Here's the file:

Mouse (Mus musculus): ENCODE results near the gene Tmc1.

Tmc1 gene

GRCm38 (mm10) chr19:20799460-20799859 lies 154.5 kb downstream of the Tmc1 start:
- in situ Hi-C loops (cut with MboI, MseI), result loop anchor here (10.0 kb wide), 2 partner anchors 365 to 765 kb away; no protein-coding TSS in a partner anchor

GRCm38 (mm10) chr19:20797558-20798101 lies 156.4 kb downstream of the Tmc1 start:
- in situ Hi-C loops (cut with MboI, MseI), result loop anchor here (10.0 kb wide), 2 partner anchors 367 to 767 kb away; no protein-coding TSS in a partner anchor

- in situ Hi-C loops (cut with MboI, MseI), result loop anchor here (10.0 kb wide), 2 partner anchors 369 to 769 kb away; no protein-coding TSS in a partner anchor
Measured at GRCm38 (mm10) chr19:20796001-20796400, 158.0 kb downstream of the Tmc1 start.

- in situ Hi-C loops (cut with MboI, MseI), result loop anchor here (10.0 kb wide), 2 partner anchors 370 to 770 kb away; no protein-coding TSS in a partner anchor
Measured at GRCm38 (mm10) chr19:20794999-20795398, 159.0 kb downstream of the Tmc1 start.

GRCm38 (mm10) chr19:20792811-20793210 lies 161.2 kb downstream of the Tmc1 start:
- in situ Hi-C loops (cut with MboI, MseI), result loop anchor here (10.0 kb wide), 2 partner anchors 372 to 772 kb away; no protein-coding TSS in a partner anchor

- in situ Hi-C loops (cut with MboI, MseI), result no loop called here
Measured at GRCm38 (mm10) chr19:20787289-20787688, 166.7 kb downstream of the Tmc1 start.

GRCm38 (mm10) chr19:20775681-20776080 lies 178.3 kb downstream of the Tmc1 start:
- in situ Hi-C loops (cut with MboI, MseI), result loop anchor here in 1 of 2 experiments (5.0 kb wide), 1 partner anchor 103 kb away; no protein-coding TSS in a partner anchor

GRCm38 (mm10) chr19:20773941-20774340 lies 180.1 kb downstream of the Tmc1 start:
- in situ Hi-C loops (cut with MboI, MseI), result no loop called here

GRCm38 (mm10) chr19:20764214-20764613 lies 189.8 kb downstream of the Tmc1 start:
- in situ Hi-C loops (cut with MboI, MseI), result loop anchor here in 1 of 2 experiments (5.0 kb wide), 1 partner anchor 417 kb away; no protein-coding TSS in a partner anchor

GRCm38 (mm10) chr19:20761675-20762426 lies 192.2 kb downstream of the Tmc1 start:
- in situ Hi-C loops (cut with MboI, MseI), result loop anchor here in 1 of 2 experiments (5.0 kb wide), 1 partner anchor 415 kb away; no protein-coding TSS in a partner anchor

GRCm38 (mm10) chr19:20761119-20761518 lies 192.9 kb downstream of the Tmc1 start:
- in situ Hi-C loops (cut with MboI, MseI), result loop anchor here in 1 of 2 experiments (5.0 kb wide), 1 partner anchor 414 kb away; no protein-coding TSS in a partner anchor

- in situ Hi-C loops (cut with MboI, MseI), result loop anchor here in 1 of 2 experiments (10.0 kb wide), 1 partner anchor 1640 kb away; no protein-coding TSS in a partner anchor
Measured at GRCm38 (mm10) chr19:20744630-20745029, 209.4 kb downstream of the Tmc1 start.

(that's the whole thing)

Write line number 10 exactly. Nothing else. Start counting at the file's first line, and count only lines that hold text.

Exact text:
Measured at GRCm38 (mm10) chr19:20794999-20795398, 159.0 kb downstream of the Tmc1 start.